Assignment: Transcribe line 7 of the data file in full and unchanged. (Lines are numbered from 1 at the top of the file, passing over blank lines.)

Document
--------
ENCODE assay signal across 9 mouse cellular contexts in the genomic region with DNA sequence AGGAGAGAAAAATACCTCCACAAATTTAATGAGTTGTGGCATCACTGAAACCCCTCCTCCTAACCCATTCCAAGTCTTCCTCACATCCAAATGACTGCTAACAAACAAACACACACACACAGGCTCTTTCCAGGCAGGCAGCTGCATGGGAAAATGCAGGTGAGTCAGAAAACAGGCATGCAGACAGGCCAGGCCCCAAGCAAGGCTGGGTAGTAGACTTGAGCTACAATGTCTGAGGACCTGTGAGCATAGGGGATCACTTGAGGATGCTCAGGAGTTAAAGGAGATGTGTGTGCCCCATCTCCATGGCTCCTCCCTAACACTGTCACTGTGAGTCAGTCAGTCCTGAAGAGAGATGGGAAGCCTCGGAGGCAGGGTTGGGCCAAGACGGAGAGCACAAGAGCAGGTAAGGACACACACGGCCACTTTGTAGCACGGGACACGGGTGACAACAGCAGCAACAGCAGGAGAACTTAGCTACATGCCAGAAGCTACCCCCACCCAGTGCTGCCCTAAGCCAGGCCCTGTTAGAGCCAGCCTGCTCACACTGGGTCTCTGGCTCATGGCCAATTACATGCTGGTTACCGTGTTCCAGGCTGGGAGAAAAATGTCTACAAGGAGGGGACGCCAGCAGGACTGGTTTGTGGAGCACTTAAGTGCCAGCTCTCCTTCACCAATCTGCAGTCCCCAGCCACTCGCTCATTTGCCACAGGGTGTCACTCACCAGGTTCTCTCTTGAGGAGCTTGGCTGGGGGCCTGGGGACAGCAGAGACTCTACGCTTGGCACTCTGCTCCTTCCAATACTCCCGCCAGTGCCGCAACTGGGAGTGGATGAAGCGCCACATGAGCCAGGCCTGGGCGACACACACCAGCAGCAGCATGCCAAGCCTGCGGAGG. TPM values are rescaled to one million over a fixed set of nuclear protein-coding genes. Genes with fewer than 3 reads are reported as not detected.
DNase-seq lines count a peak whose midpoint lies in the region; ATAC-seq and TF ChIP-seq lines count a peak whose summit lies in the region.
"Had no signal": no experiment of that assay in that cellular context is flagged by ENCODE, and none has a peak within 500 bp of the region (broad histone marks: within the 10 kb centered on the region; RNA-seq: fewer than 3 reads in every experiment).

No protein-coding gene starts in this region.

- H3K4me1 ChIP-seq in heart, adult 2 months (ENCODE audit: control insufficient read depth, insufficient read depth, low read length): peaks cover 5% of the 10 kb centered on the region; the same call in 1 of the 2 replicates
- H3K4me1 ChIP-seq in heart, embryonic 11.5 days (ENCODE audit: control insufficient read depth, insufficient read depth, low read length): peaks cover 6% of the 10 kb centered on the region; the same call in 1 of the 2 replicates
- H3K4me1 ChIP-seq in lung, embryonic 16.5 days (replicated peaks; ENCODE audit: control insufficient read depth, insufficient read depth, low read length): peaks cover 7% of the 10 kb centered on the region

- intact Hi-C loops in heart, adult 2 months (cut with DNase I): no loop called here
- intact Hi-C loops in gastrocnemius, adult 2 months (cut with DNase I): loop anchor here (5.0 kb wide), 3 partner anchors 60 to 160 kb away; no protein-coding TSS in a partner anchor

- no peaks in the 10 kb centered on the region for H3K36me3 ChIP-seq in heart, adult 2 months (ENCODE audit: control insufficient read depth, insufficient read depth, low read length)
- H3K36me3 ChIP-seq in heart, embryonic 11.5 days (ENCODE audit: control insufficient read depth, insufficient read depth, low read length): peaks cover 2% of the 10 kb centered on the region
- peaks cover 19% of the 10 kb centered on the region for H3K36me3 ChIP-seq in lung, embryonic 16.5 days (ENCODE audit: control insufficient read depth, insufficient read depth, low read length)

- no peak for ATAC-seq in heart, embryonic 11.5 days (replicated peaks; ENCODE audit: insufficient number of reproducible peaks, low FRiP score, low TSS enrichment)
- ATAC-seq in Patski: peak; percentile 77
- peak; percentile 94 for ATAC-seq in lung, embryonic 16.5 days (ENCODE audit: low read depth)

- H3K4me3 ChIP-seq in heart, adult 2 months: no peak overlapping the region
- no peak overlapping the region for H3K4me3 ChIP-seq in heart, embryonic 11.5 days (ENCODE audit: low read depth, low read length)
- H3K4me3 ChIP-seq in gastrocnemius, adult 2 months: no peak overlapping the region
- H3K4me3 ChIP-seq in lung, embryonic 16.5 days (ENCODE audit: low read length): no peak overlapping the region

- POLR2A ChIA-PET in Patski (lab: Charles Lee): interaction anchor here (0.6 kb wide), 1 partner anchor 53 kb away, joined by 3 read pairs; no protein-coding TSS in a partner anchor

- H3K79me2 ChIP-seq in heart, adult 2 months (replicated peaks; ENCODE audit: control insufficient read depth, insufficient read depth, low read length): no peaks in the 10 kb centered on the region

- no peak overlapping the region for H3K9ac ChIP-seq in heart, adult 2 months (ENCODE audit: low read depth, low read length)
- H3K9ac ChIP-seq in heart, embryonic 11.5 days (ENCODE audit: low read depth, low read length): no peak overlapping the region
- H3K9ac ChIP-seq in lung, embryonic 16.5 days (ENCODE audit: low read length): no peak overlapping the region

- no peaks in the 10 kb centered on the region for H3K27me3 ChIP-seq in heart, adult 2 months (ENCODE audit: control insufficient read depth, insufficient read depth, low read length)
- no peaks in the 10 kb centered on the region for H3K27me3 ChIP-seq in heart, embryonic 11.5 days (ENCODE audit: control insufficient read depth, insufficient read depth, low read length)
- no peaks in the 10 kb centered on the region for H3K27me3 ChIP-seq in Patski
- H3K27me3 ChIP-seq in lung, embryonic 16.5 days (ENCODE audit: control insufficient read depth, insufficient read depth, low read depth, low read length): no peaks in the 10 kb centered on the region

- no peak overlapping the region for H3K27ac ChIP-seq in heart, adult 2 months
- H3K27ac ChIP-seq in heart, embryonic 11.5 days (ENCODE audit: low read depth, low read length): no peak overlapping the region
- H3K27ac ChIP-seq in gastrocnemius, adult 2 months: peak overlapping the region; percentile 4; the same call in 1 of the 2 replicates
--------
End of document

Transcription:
- H3K4me1 ChIP-seq in lung, embryonic 16.5 days (replicated peaks; ENCODE audit: control insufficient read depth, insufficient read depth, low read length): peaks cover 7% of the 10 kb centered on the region